Each of the four Gospels starts in a unique way. Matthew, Mark, Luke and John begin their salvation-narratives from different points. The way the writer introduces his Gospel gives us a hint about the theology he’s going to develop.

Yet, no matter their theology, all four evangelists tie the beginning of Jesus’ ministry to John the Baptizer’s ministry. What Jesus said and did had its roots in what John said and did.

The strange, unkempt prophet who came out of the Judean wilderness and disturbed the Jewish establishment probably never conceived of his ministry as predicting the coming of Jesus, the Messiah. And Jesus, the Galilean carpenter, didn’t follow John because he pointed the crowds in His direction.

The theology that paints John as knowing he’s Jesus’ precursor was created by Jesus’ disciples after His death and resurrection. Before those two life-giving events took place, Jesus’ followers would have regarded John as the historical Jesus did: as a prophetic reformer of Judaism. It was the same role Jesus accepted after John was stopped from exercising it.

One of many

John and Jesus judged their callings to be in the line of the great Jewish prophets who preceded them. John, for instance, isn’t the first prophet to use Isaiah’s words about Israel’s return to Jerusalem from the Babylonian Exile. A century before, Baruch reminds his people that "God has commanded that every lofty mountain be made low, and that the age-old depths and gorges be filled to level ground, that Israel may advance secure in the glory of God" (Bar 5: 1-9).

Of course, John says nothing about the security of Israel’s advance in Sunday’s Gospel (Lk 3: 1-6). Like Jesus, he’s simply concerned with "all people (seeing) the salvation of God."

That seems to be why Luke mentions that John "went about the entire region of the Jordan proclaiming a baptism of repentance which led to the forgiveness of sins." All prophets demand repentance: a new way of looking at reality. For John (and Jesus), when someone takes that 180-degree turn in his or her value system, they become someone so different and new that any sins they committed based on their old value system are automatically washed away, an event symbolized by their acceptance of baptism.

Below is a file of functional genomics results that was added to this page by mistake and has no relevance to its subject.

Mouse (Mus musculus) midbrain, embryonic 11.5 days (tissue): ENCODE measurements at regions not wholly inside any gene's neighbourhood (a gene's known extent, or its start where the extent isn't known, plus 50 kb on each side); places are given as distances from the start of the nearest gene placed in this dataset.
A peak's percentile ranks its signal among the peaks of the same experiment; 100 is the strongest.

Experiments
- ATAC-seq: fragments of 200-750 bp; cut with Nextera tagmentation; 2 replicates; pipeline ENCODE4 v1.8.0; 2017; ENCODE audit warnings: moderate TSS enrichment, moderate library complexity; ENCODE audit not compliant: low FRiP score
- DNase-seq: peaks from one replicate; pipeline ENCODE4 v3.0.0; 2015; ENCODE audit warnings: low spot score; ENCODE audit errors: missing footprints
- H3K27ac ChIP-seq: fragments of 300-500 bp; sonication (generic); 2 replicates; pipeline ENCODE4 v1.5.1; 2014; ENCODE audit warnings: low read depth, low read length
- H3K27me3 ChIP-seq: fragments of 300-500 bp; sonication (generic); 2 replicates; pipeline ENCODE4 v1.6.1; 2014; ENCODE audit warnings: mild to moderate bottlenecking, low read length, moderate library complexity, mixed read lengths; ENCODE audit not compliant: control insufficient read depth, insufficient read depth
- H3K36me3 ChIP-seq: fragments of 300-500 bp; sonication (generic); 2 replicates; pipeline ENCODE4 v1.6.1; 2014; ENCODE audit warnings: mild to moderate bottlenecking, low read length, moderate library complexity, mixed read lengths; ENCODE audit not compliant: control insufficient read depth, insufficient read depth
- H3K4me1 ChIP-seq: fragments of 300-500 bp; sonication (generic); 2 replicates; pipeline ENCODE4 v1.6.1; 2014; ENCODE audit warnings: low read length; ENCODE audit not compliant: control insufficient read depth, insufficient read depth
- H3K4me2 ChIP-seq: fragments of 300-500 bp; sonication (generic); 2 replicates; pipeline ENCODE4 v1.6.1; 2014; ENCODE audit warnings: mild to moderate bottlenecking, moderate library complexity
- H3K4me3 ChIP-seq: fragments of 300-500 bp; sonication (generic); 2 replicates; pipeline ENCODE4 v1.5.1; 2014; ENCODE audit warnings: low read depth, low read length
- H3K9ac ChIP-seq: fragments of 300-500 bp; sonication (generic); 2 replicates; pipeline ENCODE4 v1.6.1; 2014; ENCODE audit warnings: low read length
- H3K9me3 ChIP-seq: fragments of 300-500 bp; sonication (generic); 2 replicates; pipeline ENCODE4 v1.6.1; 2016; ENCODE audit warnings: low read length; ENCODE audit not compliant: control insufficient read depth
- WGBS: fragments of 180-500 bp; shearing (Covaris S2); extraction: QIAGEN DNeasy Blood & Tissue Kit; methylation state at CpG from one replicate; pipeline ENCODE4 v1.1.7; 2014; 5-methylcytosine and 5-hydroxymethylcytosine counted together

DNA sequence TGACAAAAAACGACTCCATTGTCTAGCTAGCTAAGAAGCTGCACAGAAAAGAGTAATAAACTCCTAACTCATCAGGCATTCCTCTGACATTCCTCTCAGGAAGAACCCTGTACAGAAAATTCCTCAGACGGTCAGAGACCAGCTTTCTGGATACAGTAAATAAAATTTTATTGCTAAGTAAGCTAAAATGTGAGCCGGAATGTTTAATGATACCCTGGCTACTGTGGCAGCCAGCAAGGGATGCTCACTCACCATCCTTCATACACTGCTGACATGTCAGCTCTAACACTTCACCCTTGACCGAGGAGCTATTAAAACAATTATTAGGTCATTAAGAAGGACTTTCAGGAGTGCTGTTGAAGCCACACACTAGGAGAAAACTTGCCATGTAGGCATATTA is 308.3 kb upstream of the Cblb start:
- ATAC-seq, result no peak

What matters

Carrying on this prophetic tradition of repentance, Paul reminds Christians in Philippi about their own repentance and prays that it will continue to grow (Phil 1: 4,6, 8-11).

"My prayer," he writes, "is that your love may more and more abound, both in understanding and wealth of experience, so that with a clear conscience and blameless conduct you may learn to value the things that really matter, up to the very day of Christ."

Unlike John’s disciples, Christians are baptized just once, but Paul believes their repentance is an ongoing process; they’re always discovering new faith-angles from which to view what’s happening around them.

The historical Jesus became John’s disciple only because this wilderness prophet offered the most insightful process of repentance He’d experienced to that point in His life. Though it’s important to reflect on the traditional "precursor" model of John, it’s just as important to reflect on Jesus’ evaluation of him.

John’s insistence on experiencing God present and working among us deepened Jesus’ faith and became the most important part of the message He would later pass on to His own followers.

Of course, only those who dare to look at John from a different angle than the one from which we’ve traditionally observed him will be able to "repent" enough to appreciate both John’s historical ministry and the effect it had on Jesus.